This year, Equal Pay Day (Friday 28 August 2020) marks the 59 additional days from the end of the previous financial year that women must work, on average, to earn the same amount as men earned that year. The national gender pay gap is 14%.
As a cohort, women have been among the hardest hit financially by the COVID-19 shutdown, due in part to their over-representation in casual and part-time work in the sectors most affected during the pandemic. As our economy slowly recovers from COVID-19, we have the opportunity to build a more equal economy.
Employers play a key role and these five measures would go a long way to achieving equal pay:
- Offering and promoting flexible working policies to all employees, regardless of gender.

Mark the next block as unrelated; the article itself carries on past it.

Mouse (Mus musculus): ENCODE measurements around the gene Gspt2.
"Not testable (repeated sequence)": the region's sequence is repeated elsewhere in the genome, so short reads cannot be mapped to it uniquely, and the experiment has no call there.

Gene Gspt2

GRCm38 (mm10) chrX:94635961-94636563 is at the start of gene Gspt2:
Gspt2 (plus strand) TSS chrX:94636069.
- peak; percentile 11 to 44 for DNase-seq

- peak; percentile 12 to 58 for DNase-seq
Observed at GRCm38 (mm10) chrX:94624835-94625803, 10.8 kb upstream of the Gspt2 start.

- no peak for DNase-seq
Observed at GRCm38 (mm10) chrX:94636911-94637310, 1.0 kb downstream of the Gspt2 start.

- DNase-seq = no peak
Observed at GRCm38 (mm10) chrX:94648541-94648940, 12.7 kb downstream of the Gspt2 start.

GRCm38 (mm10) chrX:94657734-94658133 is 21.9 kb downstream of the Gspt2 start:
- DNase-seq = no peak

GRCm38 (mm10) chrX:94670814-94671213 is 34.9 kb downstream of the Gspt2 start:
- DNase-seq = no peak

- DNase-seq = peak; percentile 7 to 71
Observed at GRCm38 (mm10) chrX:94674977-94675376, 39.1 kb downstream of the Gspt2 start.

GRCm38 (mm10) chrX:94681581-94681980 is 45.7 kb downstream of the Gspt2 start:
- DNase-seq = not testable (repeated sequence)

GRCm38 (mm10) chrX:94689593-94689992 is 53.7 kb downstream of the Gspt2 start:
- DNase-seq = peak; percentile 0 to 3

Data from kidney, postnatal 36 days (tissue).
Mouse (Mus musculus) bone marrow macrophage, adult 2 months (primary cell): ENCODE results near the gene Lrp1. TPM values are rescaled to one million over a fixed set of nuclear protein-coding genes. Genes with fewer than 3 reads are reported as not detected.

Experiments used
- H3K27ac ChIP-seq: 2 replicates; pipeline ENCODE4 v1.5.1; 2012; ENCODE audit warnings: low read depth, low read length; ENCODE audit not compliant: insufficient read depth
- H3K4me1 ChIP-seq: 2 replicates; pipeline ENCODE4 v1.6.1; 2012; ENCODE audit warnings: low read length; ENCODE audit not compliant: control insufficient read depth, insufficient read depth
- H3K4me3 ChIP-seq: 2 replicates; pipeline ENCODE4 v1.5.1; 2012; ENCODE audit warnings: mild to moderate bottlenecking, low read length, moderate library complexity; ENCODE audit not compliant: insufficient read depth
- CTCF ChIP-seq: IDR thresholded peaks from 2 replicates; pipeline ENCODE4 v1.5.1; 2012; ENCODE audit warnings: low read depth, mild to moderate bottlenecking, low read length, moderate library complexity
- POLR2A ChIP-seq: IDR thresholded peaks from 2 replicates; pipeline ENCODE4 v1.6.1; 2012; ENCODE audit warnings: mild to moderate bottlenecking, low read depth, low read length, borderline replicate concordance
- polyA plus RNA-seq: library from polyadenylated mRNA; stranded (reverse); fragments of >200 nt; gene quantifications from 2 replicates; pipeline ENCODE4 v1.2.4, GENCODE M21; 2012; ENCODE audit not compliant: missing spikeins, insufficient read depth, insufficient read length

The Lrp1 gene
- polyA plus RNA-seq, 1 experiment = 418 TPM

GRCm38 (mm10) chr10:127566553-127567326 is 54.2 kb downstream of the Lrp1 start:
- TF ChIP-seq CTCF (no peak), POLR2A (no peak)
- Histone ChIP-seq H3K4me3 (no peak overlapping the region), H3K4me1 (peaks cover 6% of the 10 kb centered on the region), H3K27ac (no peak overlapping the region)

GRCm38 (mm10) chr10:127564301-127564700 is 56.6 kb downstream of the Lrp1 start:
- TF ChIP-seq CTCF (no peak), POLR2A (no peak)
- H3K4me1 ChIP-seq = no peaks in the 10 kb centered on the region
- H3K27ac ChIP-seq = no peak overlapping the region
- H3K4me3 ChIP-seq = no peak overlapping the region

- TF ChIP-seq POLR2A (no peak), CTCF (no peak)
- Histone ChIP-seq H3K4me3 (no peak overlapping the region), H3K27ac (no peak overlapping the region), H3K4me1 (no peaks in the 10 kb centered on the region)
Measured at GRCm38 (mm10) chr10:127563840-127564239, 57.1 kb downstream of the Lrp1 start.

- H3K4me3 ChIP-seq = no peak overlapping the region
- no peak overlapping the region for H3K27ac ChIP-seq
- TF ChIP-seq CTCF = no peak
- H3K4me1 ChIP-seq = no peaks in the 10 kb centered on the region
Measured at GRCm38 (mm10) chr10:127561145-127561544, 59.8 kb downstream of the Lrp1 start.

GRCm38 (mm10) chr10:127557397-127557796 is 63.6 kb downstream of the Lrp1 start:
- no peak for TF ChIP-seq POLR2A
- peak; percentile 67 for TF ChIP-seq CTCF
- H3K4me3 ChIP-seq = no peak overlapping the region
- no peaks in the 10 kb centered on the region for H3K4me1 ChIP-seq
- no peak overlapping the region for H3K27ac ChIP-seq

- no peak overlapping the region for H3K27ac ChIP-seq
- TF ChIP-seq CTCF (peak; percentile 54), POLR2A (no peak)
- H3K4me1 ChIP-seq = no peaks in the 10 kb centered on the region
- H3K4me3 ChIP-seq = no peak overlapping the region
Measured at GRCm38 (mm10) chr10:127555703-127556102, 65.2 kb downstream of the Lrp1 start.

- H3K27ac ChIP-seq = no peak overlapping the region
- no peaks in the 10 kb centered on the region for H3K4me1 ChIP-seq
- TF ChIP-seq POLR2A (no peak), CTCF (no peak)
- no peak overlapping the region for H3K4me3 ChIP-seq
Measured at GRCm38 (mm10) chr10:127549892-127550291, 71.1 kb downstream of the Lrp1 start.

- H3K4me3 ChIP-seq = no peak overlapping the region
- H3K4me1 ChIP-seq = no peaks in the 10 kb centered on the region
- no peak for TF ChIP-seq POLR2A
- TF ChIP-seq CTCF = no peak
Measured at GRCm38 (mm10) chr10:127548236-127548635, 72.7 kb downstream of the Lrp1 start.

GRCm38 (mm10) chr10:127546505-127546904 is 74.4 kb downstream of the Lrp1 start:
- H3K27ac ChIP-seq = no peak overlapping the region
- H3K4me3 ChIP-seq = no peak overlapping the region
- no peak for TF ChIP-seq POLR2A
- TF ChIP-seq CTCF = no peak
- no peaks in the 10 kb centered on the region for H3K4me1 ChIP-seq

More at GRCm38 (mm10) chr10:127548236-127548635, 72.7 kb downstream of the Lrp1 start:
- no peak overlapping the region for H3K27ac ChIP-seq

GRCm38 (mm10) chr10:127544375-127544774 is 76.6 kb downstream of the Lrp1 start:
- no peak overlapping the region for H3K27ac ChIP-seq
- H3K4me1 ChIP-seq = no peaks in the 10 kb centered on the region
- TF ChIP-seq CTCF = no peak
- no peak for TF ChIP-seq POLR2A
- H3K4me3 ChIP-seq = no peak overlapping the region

- Offering paid domestic violence leave.
- Offering paid parental leave to women and men.
- Encouraging and supporting men in taking time off to care for children or family members.
- Conducting a pay equity analysis.
Right now, our leaders and governments have the opportunity to sure up thousands of positions and help tackle the gender pay gap by providing fair wages and improving working conditions for women in the workforce.
2020 Key Facts:
- On average, in the previous financial year women working full-time earned $1,558.40 while men working full-time earned $1,812.00.
- The full-time average weekly earnings difference between women and men is $253.60.
- Women make up 69% of Tasmania’s 33,300 community and personal service workers, including domestic violence, mental health and homelessness services.
- Nearly 60% of community and personal service workers are employed part-time.